It is not uncommon for the Department on Aging, tucked behind the driver's license station of the Harvey County Courthouse, to get a call when scammers are trying to prey on older residents of Harvey County.
"We are a safe place to call," said director Robert Carlton.
He and his staff have heard some doozies. That experience has him a little concerned about the future — specifically when Medicare begins to offer new identification cards.
Medicare is making a change — removing the insured's Social Security number from the card and instead issuing a random membership number.
"All good right?" Carlton said. "But think what that is going to do. (Scammers) will call someone up saying 'hey, you need to get a new number, and we can help with that. Give me your current number so we can send you the right new number.'"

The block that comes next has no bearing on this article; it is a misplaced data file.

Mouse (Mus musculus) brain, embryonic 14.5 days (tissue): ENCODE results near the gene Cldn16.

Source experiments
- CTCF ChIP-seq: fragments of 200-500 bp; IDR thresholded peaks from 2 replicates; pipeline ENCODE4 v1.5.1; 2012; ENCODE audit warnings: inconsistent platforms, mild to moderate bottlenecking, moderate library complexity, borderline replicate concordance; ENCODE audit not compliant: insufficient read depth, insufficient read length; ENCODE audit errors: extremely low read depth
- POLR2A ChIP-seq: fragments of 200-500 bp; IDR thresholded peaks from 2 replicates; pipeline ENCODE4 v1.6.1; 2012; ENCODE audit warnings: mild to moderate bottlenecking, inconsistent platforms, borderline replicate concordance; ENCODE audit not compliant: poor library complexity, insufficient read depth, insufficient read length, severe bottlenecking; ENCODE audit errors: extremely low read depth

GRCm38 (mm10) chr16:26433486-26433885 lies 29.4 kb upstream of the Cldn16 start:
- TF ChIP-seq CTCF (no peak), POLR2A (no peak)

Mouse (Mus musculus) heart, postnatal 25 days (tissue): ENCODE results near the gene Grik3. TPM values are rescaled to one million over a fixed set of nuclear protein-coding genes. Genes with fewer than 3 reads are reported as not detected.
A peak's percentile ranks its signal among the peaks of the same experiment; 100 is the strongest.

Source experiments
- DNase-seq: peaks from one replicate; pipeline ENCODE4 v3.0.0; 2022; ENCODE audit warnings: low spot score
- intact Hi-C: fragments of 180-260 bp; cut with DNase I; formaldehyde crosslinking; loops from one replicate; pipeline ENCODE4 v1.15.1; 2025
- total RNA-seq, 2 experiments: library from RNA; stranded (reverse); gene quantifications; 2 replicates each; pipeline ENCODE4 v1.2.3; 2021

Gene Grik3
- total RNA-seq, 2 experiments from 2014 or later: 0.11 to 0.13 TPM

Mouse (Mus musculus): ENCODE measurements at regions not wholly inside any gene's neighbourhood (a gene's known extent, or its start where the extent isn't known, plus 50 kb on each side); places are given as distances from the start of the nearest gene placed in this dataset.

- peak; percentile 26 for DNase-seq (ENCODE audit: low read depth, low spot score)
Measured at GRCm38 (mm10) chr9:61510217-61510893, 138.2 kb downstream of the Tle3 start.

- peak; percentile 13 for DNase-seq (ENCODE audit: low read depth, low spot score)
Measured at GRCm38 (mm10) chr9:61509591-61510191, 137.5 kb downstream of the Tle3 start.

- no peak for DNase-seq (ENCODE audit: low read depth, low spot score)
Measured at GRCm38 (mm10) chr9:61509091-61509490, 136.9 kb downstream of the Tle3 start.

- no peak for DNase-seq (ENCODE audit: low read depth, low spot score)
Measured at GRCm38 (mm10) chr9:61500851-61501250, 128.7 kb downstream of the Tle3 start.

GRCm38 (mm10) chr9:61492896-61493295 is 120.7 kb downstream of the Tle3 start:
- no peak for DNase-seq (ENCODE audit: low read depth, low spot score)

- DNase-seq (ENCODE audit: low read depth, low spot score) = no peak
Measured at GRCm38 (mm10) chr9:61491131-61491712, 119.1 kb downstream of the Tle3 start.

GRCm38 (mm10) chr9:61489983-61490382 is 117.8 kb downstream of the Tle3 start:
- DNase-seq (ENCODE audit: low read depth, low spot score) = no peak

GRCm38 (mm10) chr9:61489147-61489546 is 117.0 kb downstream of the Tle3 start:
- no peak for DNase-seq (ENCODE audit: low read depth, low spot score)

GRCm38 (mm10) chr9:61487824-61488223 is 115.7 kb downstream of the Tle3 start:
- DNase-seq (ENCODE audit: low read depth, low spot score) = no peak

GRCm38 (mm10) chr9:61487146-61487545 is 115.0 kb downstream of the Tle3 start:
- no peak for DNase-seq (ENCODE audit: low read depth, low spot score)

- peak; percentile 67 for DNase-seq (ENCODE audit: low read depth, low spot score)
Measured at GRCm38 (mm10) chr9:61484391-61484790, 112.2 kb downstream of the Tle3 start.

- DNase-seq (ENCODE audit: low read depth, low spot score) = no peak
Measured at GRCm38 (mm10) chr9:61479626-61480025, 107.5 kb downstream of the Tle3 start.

And the scammer will then have the victim's social security number — enough information to steal an identity.
According to Andrew Johnson, consumer education specialist at the FTC, no one will be calling to confirm anything when new cards are starting to get issued. All cards will be replaced by April 2019, and it will "happen automatically — you won't have to pay anyone or give anyone information, no matter what someone might tell you," Johnson said.
Removing the Social Security number from the card is an effort to help medical identity theft and protect medical and financial information.
The transition, however, could open the door for scammers.
"The message we are sending out is, you do nothing," Carlton said. "No one will call you, and no one will ask you anything. .. El zippo. You don't have to do a thing."